Saturday, January 29, 2011

The Heartbeat LED

One of the oldest tricks in the book when it comes to embedded microcontroller based designs is to incorporate a “heartbeat” LED. A heartbeat, indicator, general purpose (or the name of your choice) LED is simply an LED powered by one of the microcontroller's extra pins, either directly through a current limiting resistor or with the help of a transistor if the microcontroller's native voltage / current capability is not enough to drive the LED directly. The heartbeat LED can come in extremely handy as a cheap and simple indicator and diagnostic tool. For extremely cost sensitive designs it can always be removed for production, but I wouldn't recommend laying out a PCB without (at least) one.

A common use of the heartbeat LED is simply to inform the user / operator (or whoever needs to know) that the software is running. This is typically accomplished by blinking the LED slowly (kind of like a heartbeat), usually once or twice a second. The idea is that it doesn't blink so fast as to simply look like a blur or too slow to make the user have to wait around for a while to determine if the software is running. The simple reason blinking (as opposed to steady on) operation is used is to help identify lock ups. If the software happens to lock up with the LED lit steady, for example, and that also happens to be your “running” indicator, you may falsely think the software is still running. By blinking the LED, you can be sure that a steady on (or off with the power LED on - it's a good idea to have one of those too!) means your software has locked up or never started running in the first place.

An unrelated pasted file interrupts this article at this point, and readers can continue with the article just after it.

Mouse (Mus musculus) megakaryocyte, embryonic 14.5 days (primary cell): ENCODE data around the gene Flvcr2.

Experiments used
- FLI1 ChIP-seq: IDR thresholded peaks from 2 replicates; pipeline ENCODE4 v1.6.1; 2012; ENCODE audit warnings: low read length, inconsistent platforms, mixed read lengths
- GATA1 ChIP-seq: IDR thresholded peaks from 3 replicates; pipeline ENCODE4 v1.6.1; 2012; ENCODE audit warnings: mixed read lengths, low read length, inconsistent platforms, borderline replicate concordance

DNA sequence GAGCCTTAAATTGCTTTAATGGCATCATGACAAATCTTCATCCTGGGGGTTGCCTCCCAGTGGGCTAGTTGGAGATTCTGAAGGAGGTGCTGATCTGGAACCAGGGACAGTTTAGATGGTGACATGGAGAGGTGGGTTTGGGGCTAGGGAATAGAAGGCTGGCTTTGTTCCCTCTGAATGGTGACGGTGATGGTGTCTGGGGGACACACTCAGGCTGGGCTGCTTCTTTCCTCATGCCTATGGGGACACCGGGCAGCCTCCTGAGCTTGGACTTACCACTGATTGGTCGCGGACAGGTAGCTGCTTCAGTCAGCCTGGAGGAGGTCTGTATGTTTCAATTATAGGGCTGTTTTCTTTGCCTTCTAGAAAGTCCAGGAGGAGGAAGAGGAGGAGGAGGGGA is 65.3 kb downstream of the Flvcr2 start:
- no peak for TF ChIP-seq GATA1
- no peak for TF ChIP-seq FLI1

This brings up an important point related to the actual software implementation. It may be tempting to use one of the microcontroller's timer interrupts to periodically toggle the state of the heartbeat LED pin. This may not be good practice, however, as it could very well keep your LED toggling while your software is locked up in a logic loop, giving you a false sense of normal operation. The code that handles the heartbeat should in someway be tied into the rest of the running software. A simple program with a continuous loop can accomplish this easily by processing the heartbeat state once per loop. If the code anywhere in the loop is to lock up, the heartbeat code will not be processed and the LED will stop blinking.

Things can quickly get more complicated in code that doesn't operate in a loop fashion. In this case, the heartbeat processing can be handled much like how a traditional watchdog is handled (another good embedded practice). A flag can be used to monitor software operation. In this case, using a timer interrupt may actually come in handy. A periodic interrupt could check the heartbeat flag/flags as well as any other diagnostic information and update the heartbeat LED state accordingly.

This opens up the possibility of displaying alternate error conditions. Instead of just blinking or not blinking, the LED could blink at different rates to indicate various states. A faster rate may indicate a certain error condition has occurred, a slower rate may indicate that a low power or sleep mode has been activated.